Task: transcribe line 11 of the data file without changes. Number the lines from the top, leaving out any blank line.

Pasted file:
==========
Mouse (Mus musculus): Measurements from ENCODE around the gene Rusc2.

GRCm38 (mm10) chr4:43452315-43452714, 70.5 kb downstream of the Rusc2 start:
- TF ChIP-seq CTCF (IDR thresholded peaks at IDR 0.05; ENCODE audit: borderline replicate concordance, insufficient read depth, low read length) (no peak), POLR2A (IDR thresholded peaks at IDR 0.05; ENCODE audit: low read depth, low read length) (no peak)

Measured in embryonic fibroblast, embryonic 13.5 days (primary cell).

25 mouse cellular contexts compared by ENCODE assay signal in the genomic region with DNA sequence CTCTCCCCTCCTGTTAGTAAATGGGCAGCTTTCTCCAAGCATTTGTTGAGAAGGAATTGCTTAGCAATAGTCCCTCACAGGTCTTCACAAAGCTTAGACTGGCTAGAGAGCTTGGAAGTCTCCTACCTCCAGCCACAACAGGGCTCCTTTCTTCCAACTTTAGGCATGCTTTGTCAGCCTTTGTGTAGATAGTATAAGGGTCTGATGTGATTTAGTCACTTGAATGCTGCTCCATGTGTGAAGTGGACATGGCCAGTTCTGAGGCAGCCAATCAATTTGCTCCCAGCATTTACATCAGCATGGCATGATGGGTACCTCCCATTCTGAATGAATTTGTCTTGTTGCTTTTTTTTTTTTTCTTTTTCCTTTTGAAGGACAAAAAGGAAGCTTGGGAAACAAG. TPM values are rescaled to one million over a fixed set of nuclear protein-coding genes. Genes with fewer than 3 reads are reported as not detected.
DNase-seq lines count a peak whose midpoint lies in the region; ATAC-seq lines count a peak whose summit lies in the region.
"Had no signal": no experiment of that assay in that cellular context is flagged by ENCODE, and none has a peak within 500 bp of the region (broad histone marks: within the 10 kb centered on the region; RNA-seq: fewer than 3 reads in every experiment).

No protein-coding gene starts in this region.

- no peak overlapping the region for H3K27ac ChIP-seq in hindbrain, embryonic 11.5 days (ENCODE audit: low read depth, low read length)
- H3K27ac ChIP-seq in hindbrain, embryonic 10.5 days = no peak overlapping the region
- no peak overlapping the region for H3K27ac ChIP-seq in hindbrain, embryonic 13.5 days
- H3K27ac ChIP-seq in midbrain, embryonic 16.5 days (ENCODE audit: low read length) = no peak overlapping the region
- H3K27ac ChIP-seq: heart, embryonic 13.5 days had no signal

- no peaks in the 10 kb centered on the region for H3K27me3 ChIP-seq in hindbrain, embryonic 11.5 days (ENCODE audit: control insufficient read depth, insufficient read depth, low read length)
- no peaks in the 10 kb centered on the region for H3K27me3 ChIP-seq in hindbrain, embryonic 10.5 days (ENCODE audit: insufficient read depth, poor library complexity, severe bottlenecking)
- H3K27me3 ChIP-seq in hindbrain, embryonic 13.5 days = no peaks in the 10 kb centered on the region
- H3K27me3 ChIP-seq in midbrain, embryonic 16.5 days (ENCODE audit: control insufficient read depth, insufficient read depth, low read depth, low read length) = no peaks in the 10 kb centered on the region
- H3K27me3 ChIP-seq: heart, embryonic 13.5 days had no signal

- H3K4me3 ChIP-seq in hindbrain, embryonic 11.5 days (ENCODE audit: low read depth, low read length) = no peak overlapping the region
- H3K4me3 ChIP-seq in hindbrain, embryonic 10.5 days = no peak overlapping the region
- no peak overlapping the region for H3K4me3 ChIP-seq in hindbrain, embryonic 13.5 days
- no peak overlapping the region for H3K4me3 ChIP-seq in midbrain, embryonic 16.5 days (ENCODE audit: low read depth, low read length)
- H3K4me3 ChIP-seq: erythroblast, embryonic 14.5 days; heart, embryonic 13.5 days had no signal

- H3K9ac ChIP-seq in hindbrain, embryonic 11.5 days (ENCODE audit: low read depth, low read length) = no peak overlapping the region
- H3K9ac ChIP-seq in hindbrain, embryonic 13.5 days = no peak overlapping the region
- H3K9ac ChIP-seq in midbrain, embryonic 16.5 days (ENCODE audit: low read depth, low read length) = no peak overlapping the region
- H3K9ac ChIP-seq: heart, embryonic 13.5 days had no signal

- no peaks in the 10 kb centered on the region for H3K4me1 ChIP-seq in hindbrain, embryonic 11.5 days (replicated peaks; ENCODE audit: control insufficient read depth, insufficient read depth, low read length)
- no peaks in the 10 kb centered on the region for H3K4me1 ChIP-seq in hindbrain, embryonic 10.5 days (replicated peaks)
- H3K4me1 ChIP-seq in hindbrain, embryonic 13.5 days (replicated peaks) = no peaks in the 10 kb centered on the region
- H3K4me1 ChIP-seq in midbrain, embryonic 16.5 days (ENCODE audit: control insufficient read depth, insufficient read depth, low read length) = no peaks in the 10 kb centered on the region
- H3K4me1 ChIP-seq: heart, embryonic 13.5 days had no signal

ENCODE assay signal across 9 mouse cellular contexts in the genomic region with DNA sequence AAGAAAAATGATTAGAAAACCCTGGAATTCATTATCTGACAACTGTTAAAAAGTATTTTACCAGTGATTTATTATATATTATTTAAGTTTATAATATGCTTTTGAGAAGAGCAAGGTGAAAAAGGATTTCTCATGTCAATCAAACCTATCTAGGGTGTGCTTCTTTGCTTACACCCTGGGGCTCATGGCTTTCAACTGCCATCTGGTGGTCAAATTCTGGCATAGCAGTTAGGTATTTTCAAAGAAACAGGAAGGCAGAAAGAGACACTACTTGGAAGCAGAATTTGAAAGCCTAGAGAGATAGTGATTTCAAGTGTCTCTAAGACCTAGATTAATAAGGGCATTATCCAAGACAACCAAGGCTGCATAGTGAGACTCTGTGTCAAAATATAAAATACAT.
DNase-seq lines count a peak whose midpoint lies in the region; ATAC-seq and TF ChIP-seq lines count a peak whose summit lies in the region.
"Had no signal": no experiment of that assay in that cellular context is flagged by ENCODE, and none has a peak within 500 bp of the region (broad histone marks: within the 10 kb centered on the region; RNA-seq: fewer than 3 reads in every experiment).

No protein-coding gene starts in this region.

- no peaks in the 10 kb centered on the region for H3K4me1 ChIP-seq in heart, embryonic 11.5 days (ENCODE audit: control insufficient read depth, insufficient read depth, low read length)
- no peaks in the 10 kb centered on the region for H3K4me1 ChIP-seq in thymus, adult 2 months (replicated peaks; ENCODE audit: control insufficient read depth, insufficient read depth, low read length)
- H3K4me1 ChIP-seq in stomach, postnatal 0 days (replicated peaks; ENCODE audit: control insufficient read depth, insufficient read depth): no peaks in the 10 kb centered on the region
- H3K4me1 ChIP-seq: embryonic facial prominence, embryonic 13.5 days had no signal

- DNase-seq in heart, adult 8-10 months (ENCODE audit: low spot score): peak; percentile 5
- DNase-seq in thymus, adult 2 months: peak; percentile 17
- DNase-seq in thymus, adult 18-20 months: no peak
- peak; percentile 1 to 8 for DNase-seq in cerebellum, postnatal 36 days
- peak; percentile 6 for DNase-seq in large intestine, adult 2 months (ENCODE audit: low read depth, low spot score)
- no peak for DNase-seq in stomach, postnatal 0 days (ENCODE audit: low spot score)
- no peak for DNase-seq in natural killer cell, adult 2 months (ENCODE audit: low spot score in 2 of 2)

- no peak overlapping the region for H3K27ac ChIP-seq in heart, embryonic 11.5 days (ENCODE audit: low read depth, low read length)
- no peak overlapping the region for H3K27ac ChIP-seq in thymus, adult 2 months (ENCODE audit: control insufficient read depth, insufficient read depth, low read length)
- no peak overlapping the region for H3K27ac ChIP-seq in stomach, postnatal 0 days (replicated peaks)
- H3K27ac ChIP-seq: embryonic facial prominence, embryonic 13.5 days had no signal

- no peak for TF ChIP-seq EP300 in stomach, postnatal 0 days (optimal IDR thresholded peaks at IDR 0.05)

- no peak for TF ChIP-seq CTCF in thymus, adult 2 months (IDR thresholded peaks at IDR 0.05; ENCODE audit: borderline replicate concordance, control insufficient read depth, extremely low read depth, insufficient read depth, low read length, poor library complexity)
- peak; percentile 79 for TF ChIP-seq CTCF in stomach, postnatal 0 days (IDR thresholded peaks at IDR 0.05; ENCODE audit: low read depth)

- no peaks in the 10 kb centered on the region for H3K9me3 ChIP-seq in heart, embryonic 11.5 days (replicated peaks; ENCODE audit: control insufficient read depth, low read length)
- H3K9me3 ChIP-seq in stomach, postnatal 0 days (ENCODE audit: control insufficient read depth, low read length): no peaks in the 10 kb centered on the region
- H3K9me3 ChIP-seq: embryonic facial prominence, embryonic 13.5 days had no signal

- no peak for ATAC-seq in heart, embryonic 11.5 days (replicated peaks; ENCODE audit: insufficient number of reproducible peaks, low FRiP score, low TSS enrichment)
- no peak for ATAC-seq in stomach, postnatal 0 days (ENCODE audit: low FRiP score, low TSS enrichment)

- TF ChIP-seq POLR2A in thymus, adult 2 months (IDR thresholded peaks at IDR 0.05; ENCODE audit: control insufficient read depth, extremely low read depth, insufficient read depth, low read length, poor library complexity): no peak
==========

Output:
- no peak overlapping the region for H3K27ac ChIP-seq in hindbrain, embryonic 13.5 days